Trans North Bus and Coach stops in Croydon on its route from Cairns to Karumba.Trans North Bus and Coach offers a route from Cairns to Karumba, stopping in many of the outback towns along the way. These towns include Undara, Mount Surprise, Georgetown, Croydon and Normanton. The route leaves Cairns every Monday, Wednesday and Friday at 6.30am and gets to Karumba at 6.00pm. The eastbound route then leaves Karumba on Tuesdays, Thursdays and Saturdays at 6.30am and arrives in Cairns at 6.15pm.

The Gulflander, also known as the 'Tin Hare'.Croydon is not linked by rail, except to nearby Normanton on the historical 'Gulflander' Train (RM93). The Gulflander, or 'Tin Hare' as it is known, makes its way between the two towns once a week, leaving Normanton on Wednesday at 8:30am and arriving in Croydon at 1.30pm and departs Croydon on Thursday at 8:30am and arriving in Normanton at 1.30pm. During the peak season, the Gulflander Train also offers Sunset Tours from Croydon every second Wednesday night where you can also experience outback cooking at its best. For more information or bookings, please email us















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Burketown is a tiny gulf outback town that proudly proclaims itself to be 'Australia's Barramundi Capital'. The town is very laid back with a very diverse cultural mix. You're sure to meet some real characters... Click to visit our Burketown page. Karumba is quite literally the end of the road; a small town of about 700 people, where the wide Normanton River meets the Gulf of Carpenteria. It's a friendly place, relaxed but still a little bit wild. Click to visit our Karumba page. Located close to the coast of the Gulf of Carpentaria, Normanton is the major commercial centre of Carpentaria Shire, and is the northern terminal for Australia's most remote railway, the Gulflander. Click to visit our Normanton page. When gold was discovered in Croydon in 1885, the town went through an overnight boom and became one of the biggest towns in Queensland. What once was a bustling centre is today a quiet town with a very interesting past worth exploring. Click to visit our Croydon page. Nowadays, Georgetown is a sleepy little town but still is well serviced and a major point for visitors taking in the spectacular scenery and history of Australia's northern outback. Click to visit our Georgetown page. Undara Volcanic National parks is one of the highlights of Tropical North Queensland, and is less than 100 kilometres from Mount Garnet. Click to visit our Undara page. Described as the Oasis of the Outback - a luminous vision on the horizon for travellers coming from all directions - Mount Isa lies among the ochre-red Selwyn Ranges, on the borders of the Leichhardt River. Click to visit our Mount Isa page. Cloncurry is known as the friendly heart of the great north west because it is a welcome crossroads with a sparkling community spirit. Click to visit our Cloncurry page. Home to the Julia Creek dunnart, Julia Creek is packed with social and sporting events all year round, including the Dirt and Dust Festival or the Dunnart Bush Festival, both a major feature of the town's lifestyle. Click to visit our Julia Creek page. The town of Richmond has been recognised as one of the most attractive outback towns in Queensland, awarded with the title of Australia's Tidiest Town 2001 in the 'Keep Australia Beautiful' awards. Click to visit our Richmond page. There are many attractions around Hughenden, with gemfields, mountainous volcanic basalt country, sweeping black soil plains rich in fossils. Oh, the town is surrounded by four National Parks. Click to visit our Hughenden page. Charters Towers is a scenic gold mining city with proud heritage and history, a perfect example of the real Australia, surorunded by sprawling cattle stations and intensely coloured sunsets. Click to visit our Charters Towers page. Cairns is a tourist Mecca, and one of the most popular travel destinations in Australia. Click to visit our Cairns page. Townsville is the largest city in Tropical North Queensland, a bustling cosmopolitan city, and the stepping off point to popular Magnetic Island. Click to visit our Townsville page. Map of the Northern Outback region of Tropical North Queensland. Click on a destination to visit that particular page. The 'old tin hare'.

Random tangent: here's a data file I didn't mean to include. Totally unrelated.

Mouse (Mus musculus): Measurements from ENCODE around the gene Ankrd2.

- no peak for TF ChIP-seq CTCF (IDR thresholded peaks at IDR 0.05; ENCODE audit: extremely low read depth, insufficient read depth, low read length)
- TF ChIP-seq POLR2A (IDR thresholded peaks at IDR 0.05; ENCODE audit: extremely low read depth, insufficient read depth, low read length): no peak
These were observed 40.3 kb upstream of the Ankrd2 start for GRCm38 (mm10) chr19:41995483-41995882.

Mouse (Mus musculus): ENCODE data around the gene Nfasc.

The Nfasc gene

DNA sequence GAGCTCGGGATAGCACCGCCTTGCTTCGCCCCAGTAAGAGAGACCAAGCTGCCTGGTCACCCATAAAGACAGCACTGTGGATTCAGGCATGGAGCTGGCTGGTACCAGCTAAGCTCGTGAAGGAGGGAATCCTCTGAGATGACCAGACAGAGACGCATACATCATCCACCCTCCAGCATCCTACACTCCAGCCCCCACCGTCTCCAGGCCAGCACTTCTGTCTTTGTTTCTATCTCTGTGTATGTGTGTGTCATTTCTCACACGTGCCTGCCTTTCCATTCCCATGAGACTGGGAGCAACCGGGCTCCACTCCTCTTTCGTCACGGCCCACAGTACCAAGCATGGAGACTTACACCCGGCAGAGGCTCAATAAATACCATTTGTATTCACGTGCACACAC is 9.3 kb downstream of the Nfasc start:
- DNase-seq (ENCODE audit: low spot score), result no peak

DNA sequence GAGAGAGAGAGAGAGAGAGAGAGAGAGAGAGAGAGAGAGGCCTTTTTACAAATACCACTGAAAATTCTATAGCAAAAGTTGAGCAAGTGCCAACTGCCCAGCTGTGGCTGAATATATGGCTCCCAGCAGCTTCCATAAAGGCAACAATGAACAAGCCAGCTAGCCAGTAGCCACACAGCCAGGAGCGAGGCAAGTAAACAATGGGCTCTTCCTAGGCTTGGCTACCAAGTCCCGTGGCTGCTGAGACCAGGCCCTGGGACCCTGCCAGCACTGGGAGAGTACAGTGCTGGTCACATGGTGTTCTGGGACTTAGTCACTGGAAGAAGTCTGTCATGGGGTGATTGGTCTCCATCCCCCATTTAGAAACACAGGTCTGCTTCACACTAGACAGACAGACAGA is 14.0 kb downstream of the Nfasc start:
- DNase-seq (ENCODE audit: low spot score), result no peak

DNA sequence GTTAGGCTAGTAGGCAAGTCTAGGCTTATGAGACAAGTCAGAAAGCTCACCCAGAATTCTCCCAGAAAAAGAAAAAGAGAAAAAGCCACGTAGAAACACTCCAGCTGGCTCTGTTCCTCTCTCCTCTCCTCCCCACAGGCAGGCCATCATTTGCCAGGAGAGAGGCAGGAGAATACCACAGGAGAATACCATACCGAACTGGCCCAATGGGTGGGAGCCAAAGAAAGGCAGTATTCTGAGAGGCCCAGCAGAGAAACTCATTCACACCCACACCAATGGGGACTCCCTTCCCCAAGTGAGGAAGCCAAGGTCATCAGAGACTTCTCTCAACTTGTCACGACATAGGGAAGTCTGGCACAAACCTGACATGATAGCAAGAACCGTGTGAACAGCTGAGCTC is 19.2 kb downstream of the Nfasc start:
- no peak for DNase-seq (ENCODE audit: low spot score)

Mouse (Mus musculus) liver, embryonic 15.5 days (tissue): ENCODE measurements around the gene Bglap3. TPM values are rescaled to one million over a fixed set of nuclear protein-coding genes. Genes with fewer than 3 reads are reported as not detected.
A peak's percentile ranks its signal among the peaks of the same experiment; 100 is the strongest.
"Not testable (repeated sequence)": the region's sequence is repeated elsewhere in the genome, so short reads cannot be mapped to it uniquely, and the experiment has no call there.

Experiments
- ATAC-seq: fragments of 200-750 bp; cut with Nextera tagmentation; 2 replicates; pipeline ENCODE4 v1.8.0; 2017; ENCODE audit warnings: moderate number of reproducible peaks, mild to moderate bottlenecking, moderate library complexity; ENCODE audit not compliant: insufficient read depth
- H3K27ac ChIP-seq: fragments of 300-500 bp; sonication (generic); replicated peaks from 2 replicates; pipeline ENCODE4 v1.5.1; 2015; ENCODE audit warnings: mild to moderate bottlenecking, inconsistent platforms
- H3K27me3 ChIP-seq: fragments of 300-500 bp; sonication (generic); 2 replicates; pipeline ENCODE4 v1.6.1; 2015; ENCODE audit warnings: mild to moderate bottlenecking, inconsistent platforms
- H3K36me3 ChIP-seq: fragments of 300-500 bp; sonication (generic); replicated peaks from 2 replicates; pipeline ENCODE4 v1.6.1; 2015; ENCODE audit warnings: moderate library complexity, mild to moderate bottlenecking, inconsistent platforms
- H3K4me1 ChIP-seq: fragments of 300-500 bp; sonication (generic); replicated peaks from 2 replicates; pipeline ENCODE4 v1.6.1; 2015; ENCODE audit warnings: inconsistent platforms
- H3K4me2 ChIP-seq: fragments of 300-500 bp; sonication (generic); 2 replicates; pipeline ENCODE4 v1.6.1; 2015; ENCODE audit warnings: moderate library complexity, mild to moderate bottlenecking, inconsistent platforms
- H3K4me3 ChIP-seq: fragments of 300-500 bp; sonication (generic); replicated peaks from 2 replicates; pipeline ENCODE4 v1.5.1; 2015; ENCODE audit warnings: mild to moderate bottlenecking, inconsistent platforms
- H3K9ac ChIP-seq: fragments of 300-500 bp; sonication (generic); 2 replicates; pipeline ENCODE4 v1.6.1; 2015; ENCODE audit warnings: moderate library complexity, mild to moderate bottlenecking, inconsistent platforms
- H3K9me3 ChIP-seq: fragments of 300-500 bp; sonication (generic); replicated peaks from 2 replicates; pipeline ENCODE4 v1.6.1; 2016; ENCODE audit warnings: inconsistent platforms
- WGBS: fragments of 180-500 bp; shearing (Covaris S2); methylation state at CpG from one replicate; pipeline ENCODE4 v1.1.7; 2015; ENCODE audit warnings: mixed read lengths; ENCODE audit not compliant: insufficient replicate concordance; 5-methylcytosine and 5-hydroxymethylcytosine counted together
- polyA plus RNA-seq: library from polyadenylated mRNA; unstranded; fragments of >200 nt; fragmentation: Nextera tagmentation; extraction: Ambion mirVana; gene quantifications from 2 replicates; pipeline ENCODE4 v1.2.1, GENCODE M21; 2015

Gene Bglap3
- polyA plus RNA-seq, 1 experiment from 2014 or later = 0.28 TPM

Gold panning by an outback stream.


EMERGENCY SERVICES

In case of emergency only, dial 000. In all other cases, phone the local service :

Ambulance (07)
Hospital (07)
Police (07) 4745 6186